Mr. Sawada has conducted a variety of field-level studies in developing countries and has a deep insight about development issues. His research has contributed to the works of various institutions including: the Japan International Cooperation Agency (JICA); Bangladesh Institute of Development Studies (BIDS); Economic Research Institute of ASEAN and East Asia (ERIA); Crawford School of Public Policy’s Australia–Japan Research Center at the Australian National University; Pakistan Institute of Development Economics (PIDE); International Rice Research Institute (IRRI) in the Philippines; International Water Management Institute (IWMI) in Sri Lanka; and, Research Institute of Economy, Trade, and Industry (RIETI) in Japan.

He has published and reviewed numerous books, reports, and journal articles, on diversified topics pertaining to Asia and other developing countries, ranging from macro development issues, such as long-term economic growth and structural change, sovereign debt sustainability, foreign aid, trade, ageing and social security, and natural and man-made disasters to micro issues of poverty, education, infrastructure, microenterprises, microfinance, health, and disabilities.

A leading figure in development economics and applied micro-econometrics, his continuous engagement in policy-oriented research projects contributes extensively towards supporting the ADB’s development goals. He is a recipient of various awards such as the Nikkei Book Prize, Ishikawa Prize of Japanese Economic Association, Kiyoshi Kojima Prize of the Japanese International Economic Association; Enjoji Jiro Prize of Nikkei Center (JCER), and Masayoshi Ohira Memorial Prize. He holds a Doctorate degree in Economics and a Master’s degree in International Development Policy from Stanford University, USA.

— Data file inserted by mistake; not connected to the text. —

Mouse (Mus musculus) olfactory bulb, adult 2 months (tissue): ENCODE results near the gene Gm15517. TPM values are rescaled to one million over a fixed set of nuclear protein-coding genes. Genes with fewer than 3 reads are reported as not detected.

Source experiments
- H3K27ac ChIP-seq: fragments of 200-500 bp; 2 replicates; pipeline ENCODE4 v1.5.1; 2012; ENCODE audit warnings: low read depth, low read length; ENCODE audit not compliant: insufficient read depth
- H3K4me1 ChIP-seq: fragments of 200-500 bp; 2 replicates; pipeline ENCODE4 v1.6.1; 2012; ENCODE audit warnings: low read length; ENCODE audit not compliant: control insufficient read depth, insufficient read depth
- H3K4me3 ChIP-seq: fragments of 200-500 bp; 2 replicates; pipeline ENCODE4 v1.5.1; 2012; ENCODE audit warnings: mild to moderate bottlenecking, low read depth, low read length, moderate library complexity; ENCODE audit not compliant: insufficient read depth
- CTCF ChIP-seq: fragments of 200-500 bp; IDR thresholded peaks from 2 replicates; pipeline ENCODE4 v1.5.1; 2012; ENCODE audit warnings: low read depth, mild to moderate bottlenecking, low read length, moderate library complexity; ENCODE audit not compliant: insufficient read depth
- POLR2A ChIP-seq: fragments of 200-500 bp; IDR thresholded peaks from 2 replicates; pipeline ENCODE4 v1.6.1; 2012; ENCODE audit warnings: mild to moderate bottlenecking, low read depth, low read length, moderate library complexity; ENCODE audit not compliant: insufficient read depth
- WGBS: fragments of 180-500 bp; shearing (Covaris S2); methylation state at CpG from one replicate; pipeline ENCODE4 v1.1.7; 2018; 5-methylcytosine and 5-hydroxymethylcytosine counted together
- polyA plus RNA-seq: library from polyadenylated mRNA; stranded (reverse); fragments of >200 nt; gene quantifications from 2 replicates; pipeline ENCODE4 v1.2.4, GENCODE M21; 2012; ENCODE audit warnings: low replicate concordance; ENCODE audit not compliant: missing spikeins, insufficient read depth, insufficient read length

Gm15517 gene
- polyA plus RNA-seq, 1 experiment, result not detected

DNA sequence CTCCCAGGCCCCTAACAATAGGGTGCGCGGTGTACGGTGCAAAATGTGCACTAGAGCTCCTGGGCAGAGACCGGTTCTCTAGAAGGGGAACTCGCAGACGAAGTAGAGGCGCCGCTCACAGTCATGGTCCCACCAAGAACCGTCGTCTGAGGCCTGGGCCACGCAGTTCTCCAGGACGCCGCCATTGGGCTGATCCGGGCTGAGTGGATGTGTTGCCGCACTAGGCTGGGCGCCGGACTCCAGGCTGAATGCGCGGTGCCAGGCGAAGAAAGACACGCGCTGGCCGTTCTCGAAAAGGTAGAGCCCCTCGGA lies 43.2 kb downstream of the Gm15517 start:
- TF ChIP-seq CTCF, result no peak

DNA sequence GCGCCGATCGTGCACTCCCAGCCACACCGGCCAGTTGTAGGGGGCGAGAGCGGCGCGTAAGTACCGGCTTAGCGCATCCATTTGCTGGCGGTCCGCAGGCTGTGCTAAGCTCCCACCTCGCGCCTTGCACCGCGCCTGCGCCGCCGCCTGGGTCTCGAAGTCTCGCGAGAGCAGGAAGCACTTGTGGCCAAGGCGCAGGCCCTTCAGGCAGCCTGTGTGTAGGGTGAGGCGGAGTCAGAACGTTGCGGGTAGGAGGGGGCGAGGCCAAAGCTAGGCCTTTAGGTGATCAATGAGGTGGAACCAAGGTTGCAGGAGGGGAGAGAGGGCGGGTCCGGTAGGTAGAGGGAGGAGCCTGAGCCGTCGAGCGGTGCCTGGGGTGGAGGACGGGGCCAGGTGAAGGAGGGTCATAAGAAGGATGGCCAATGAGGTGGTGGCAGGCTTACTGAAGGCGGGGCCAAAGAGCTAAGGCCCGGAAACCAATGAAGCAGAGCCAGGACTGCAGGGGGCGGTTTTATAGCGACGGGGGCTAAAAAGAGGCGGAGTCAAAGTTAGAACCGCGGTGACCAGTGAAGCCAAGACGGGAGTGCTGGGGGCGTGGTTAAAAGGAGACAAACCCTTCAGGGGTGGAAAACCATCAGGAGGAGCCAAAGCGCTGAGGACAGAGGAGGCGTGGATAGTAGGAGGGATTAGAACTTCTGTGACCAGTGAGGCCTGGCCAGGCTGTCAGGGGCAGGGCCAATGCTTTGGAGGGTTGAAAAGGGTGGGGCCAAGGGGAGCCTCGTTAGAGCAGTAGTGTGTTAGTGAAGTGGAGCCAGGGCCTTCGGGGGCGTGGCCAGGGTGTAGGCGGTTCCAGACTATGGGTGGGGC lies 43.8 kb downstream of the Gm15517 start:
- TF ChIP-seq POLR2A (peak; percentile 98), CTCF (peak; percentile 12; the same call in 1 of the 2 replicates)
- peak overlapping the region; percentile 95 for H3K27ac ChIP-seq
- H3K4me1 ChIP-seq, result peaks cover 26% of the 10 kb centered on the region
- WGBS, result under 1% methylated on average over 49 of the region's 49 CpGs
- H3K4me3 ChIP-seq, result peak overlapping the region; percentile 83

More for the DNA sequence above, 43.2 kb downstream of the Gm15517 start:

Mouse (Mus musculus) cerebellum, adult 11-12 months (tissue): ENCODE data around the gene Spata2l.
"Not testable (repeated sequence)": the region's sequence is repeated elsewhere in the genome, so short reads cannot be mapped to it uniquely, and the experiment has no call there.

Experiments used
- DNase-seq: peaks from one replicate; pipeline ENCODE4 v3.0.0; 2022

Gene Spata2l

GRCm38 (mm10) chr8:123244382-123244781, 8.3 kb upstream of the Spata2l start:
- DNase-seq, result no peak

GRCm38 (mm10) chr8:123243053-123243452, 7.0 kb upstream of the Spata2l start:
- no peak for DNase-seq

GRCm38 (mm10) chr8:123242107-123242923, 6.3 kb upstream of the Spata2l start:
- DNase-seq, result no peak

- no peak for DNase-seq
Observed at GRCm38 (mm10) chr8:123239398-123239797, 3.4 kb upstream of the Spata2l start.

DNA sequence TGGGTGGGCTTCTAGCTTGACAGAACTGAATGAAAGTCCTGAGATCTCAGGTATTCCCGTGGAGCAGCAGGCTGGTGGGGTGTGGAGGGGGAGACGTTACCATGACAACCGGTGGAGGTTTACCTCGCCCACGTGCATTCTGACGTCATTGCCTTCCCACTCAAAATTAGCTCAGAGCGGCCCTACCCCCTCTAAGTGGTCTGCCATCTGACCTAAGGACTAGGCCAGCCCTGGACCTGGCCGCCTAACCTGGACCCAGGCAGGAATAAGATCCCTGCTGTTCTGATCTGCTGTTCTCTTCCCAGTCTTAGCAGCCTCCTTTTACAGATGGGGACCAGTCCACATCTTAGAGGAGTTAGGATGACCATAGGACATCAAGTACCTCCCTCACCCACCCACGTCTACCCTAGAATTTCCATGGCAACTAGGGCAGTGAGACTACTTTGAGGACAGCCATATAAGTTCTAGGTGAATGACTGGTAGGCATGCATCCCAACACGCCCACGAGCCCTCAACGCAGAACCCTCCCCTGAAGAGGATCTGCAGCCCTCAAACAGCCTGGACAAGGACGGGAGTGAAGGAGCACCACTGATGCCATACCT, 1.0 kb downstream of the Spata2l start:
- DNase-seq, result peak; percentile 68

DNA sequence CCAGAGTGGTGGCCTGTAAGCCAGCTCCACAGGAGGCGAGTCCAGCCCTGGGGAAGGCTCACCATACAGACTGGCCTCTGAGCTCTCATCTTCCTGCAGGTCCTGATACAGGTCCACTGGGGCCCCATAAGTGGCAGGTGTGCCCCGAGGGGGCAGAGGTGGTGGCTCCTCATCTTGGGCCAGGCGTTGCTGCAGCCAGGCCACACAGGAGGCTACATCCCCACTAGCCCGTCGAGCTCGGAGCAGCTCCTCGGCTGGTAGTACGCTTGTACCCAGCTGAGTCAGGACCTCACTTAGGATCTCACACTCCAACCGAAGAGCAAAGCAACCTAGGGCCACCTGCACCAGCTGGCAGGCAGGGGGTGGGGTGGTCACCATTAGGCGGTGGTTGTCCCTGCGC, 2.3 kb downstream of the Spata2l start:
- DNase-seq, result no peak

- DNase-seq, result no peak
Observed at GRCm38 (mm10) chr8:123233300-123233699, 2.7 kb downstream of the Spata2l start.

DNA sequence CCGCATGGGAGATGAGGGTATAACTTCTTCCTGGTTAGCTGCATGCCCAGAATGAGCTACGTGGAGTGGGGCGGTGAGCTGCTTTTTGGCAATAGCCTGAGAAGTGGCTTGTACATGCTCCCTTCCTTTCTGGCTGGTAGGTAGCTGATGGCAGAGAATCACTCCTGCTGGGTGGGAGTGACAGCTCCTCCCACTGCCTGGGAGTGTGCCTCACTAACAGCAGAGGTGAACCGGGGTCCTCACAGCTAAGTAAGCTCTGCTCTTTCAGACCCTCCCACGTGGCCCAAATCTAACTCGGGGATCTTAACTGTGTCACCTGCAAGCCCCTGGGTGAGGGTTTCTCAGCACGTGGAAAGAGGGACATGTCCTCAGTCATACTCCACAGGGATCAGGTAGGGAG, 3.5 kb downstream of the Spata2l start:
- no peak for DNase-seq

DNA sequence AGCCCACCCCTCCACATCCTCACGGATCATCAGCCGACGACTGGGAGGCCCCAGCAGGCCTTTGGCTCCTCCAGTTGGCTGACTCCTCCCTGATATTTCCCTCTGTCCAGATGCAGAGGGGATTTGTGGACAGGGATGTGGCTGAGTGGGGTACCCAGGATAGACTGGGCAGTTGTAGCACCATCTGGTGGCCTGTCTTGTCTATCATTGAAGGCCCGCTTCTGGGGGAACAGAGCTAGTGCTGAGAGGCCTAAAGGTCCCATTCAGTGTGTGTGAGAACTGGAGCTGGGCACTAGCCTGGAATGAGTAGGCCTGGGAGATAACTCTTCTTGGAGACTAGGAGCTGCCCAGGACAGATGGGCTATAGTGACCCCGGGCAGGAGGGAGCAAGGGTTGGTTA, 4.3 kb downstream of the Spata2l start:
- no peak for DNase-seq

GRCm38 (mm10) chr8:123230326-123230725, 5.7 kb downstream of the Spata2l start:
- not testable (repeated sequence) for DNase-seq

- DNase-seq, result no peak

Mr. Erol Yayboke

Deputy Director, Project on Prosperity and Development, Center for Strategic and International Studies

Erol Yayboke is deputy director and senior fellow with the Project on Prosperity and Development (PPD) at the Center for Strategic and International Studies (CSIS). His specific research interests include U.S. foreign assistance, the role of the private sector in the developing world, good governance, migration and forced displacement, conflict-aware stabilization, climate change, development economics, and innovation-led economic growth. Previously, he served in several capacities with the Hillary Clinton presidential campaign and was a program/research manager on the Evidence for Policy Design (EPoD) team at the Center for International Development at Harvard University’s Kennedy School of Government. Mr. Yayboke also has long-term field experience working for organizations (Global Communities, Save the Children, and AECOM International Development) in Iraq, Afghanistan, South Sudan, and the Somali Region of Ethiopia, serving in various senior country and project management roles.